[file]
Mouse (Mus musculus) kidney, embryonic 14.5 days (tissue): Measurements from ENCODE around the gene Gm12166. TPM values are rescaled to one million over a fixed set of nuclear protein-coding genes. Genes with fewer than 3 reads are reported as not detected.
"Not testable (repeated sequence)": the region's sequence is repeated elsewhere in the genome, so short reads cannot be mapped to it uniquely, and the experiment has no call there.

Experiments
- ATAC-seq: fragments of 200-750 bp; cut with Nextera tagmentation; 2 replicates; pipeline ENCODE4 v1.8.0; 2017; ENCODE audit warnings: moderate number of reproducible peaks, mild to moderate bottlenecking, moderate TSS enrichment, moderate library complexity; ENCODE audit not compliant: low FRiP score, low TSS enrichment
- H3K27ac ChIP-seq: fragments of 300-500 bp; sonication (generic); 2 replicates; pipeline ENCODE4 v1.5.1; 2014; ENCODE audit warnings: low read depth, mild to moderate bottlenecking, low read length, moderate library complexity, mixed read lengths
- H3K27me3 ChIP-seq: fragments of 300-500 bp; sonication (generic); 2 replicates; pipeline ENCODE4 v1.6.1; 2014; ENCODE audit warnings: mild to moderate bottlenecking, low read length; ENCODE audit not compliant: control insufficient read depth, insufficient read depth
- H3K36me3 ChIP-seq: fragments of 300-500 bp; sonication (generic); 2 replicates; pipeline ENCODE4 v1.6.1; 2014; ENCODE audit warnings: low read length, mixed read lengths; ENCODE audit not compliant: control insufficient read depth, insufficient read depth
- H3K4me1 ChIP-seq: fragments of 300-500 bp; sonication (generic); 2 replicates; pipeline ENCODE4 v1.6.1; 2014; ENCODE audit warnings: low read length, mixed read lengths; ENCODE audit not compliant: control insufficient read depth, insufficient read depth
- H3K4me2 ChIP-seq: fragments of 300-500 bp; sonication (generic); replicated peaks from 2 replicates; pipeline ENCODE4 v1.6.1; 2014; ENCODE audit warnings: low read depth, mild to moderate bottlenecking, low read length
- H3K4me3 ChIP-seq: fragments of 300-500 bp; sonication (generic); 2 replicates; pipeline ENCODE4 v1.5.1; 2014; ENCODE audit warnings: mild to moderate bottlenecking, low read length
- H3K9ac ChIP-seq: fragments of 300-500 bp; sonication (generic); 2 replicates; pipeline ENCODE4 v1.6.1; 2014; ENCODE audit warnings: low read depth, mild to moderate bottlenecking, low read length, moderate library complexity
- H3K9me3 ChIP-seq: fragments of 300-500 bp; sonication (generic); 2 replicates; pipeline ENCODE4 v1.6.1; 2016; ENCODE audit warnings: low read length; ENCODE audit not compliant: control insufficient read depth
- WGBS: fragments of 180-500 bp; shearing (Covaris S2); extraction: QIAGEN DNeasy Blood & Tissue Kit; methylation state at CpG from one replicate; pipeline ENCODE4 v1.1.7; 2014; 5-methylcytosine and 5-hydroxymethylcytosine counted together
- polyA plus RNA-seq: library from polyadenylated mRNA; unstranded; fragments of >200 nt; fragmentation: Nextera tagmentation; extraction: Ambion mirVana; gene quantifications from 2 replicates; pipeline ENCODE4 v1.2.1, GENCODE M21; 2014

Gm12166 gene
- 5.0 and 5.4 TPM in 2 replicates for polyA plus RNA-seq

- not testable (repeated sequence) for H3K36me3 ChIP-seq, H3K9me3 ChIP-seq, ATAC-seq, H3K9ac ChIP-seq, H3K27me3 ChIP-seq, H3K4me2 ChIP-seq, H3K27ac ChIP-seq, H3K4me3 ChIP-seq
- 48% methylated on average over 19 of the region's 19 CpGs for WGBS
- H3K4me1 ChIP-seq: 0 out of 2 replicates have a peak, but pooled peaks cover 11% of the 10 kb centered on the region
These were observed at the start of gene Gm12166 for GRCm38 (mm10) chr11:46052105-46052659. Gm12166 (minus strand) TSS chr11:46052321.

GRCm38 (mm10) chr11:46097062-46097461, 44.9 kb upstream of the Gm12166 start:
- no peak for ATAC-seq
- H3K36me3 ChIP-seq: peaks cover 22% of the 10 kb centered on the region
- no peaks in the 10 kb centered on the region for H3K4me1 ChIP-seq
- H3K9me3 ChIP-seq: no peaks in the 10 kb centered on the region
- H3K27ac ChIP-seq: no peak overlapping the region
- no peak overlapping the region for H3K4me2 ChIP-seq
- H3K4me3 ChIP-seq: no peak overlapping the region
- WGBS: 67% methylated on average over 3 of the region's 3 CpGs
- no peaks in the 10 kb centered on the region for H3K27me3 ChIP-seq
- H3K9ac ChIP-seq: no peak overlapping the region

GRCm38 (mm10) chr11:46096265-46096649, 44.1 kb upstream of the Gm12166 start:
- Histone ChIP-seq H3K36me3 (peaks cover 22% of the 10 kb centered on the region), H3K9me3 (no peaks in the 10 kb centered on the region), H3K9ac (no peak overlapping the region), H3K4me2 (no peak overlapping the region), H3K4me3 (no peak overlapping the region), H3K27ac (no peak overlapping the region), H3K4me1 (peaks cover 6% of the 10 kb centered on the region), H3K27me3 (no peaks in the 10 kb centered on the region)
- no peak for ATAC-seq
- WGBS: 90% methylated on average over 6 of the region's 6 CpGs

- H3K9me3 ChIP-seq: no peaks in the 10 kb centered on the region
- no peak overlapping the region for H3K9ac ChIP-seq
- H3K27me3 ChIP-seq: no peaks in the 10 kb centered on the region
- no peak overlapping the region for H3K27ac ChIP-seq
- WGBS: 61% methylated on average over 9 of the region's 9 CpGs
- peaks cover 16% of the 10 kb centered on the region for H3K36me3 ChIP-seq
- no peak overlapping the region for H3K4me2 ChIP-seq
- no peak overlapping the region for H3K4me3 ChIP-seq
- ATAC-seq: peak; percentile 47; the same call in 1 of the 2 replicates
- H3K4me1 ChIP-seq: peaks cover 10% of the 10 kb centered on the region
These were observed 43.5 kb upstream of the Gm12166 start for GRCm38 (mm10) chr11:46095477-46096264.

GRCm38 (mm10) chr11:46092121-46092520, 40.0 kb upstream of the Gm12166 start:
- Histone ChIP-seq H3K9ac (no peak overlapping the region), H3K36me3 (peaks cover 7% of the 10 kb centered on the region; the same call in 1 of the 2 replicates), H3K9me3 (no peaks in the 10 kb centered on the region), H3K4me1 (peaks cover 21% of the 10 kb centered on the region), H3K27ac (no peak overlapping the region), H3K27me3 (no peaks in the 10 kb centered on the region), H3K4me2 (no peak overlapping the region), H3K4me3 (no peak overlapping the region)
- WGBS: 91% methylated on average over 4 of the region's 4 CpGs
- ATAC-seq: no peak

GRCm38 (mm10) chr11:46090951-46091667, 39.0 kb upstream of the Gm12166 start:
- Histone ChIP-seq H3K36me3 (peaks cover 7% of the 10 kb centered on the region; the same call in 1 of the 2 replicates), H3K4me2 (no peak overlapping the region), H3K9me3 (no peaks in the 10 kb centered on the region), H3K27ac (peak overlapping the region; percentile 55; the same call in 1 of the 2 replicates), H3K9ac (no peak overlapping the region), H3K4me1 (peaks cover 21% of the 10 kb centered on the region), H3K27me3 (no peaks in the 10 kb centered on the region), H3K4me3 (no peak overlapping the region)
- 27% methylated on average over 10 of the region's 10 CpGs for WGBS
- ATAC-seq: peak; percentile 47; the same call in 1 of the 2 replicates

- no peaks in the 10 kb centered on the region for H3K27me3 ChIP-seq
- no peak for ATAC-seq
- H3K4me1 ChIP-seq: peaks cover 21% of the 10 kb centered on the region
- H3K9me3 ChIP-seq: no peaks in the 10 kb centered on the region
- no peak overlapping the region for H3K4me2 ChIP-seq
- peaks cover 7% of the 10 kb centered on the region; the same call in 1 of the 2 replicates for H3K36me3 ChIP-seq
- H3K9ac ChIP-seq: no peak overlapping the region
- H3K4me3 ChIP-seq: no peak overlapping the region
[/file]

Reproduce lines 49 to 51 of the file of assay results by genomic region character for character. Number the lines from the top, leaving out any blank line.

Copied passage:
- WGBS: 91% methylated on average over 4 of the region's 4 CpGs
- ATAC-seq: no peak

GRCm38 (mm10) chr11:46090951-46091667, 39.0 kb upstream of the Gm12166 start: